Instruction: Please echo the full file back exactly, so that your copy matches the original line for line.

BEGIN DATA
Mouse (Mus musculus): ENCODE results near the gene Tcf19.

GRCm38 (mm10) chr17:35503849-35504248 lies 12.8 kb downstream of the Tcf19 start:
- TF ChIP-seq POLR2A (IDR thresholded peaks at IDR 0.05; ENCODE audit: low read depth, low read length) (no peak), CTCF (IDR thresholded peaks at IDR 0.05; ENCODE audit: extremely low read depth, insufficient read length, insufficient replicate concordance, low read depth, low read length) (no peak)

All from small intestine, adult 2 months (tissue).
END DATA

Mouse (Mus musculus): ENCODE results near the gene Tcf19.

GRCm38 (mm10) chr17:35503849-35504248 lies 12.8 kb downstream of the Tcf19 start:
- TF ChIP-seq POLR2A (IDR thresholded peaks at IDR 0.05; ENCODE audit: low read depth, low read length) (no peak), CTCF (IDR thresholded peaks at IDR 0.05; ENCODE audit: extremely low read depth, insufficient read length, insufficient replicate concordance, low read depth, low read length) (no peak)

All from small intestine, adult 2 months (tissue).